It’s been fifty years since George McEvoy bought and moved the Freeport Train Station to Boothbay. That purchase, precipitated by his mother’s ultimatum to get his collections out of her house, was one of many that has preserved a slice of Maine’s history for future generations.
By 1963, George was amassing a collection of railroad memorabilia that was driving his mother mad. He had filled the family home in Grafton, Massachusetts and it appeared that their Southport summer cottage was about to succumb to the same fate. He had to find a place to store his collection.
Teaching in Bowdoinham at the time, George had befriended Phillip Carr, the station agent at Freeport, on frequent visits on days off. On one such visit a sign was posted on the door that said the station would be closing. When Phillip told George that the station itself would be put up for sale the first idea of having a Museum took hold.
The historic depot had been built in 1912 to replace the one burned in 1911. It was of a style called a New York Central type, and was one of the youngest in the State. During its heyday it saw bundles of L.L. Bean parcels leaving for destinations around the world and visitors coming to Maine for fresh air and a recreation. By 1961, passenger service had been discontinued. Most of the freight has also shifted to truck transportation, the only major client was the U.S. Mail.
On January 2, 1964 Maine Central Railroad Officials announced that George had submitted the winning bid to purchase the historic station. George believes to this day that he could not have possibly been the highest bidder but that the Railroad must have looked favorably on his plan to turn it into a Museum.
A new problem arose in that a 60 foot by 22 foot building was not going to fit in the backyard on Southport. George frantically searched for a piece of property that would be the new home to the station and found a 15 acre parcel along Route 27 in Boothbay.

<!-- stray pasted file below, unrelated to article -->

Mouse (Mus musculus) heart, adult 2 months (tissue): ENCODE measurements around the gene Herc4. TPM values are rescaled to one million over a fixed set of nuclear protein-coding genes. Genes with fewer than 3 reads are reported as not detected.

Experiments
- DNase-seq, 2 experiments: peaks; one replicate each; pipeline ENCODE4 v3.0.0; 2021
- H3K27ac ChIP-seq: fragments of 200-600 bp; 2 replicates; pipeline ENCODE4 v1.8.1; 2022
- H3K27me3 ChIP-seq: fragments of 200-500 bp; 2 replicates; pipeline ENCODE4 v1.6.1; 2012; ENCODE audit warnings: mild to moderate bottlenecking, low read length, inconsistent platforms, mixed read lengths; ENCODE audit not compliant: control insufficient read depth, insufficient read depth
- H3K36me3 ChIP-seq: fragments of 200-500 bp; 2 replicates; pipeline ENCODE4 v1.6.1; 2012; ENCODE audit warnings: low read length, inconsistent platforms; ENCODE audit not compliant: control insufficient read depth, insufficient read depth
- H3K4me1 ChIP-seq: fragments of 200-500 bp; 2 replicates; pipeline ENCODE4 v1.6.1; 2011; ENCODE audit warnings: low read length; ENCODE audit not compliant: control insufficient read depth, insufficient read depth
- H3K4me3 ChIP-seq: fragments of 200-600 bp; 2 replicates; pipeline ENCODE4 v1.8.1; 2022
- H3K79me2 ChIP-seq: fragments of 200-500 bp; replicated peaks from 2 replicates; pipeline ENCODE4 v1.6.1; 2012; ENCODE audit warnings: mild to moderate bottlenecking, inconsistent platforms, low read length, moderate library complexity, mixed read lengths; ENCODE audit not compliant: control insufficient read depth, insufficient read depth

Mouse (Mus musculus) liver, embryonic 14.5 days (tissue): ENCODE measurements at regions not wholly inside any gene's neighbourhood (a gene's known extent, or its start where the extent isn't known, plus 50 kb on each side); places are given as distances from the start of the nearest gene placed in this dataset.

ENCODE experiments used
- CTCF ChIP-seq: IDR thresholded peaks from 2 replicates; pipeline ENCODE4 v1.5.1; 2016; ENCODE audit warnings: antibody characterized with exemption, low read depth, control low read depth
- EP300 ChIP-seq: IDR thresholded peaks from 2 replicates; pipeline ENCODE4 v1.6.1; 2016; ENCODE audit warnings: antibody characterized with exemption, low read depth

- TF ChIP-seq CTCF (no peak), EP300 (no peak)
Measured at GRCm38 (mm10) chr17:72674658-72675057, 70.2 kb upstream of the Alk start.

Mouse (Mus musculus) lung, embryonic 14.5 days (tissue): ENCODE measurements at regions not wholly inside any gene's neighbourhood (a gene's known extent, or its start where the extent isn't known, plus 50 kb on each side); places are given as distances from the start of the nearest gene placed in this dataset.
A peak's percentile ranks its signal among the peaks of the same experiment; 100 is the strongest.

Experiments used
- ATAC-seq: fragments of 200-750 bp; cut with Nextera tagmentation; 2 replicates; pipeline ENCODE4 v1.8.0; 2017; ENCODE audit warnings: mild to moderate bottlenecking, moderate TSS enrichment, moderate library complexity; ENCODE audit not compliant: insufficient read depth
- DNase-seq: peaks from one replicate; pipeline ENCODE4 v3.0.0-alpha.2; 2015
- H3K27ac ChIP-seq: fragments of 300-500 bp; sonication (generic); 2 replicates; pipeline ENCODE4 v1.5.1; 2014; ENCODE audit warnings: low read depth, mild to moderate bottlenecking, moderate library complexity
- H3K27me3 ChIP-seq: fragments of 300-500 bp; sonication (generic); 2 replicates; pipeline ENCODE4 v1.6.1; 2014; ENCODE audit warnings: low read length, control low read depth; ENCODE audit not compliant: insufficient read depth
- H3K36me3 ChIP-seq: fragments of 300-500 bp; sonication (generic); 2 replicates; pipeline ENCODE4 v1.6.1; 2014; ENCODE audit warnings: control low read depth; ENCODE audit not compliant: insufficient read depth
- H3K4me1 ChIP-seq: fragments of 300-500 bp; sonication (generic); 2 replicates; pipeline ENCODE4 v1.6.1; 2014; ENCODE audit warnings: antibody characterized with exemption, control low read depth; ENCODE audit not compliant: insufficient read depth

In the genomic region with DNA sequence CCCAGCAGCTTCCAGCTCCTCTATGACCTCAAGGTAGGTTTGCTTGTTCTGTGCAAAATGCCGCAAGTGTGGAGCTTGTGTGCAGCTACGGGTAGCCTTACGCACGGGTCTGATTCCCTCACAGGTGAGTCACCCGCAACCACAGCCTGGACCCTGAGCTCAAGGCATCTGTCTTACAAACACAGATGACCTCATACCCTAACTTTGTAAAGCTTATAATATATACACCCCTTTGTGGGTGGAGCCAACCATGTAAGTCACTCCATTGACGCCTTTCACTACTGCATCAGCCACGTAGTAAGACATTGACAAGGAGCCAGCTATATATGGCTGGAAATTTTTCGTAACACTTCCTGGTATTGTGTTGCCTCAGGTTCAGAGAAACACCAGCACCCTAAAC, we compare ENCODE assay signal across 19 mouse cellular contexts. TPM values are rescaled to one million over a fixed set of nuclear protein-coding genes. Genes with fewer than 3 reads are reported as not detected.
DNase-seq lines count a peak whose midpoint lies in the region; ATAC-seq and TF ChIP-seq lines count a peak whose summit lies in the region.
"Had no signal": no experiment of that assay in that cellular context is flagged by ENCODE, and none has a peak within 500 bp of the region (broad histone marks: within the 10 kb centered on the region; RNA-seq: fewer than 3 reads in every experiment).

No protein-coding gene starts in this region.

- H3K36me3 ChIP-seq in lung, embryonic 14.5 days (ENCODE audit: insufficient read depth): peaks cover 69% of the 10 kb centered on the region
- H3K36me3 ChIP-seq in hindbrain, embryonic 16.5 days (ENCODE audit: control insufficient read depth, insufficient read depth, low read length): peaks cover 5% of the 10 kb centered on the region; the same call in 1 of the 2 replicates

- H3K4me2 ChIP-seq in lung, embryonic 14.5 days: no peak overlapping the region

The next issue to address was how to move the building itself. It was fifty miles from Freeport to Boothbay and the old Carleton Bridge over the Kennebec River in Bath was smack dab in between. “They said it couldn’t be done. The building was too big to move. It only made me all the more determined to do it.” George remembers.
As luck would have it George just happened to know the guys to help. While a foundation was dug and concrete poured at the site, Torben Anderson, Maine Truck Owner’s Association, and Jack Ballard, Kennebec Trucking, planned out the route. According to George, Torben Anderson gave him a deal because he wanted to show the public that trains were obsolete and that it would take a truck to move a train station.
Frank T. Greenleaf of Westport Island sawed the building into a total of nine pieces, 4 for the structure and 5 for the massive roof with 7 foot overhangs. Even the bricks from the chimney were dismantled to be moved to Boothbay.
On February 3, 4, and 5, 1964 the nine pieces were each loaded one at a time. A total of nine trips, three per day, crawled at a snail’s pace on the backs of flatbeds up Route 1 to Brunswick, Route 24 through Brunswick, back to Route 1 through Bath and Wiscasset and finally to Route 27. State Police Troopers accompanied the entourage stopping traffic and guiding the way. According to legend, the employees at Bath Iron Works all left their stations to come watch the spectacle of the huge pieces narrowly clearing the bridge at one time with just two inches of clearance.
Once in Boothbay, the building was re-erected where it remains today. When it opened to the public in 1965 it became Maine’s first public railway museum.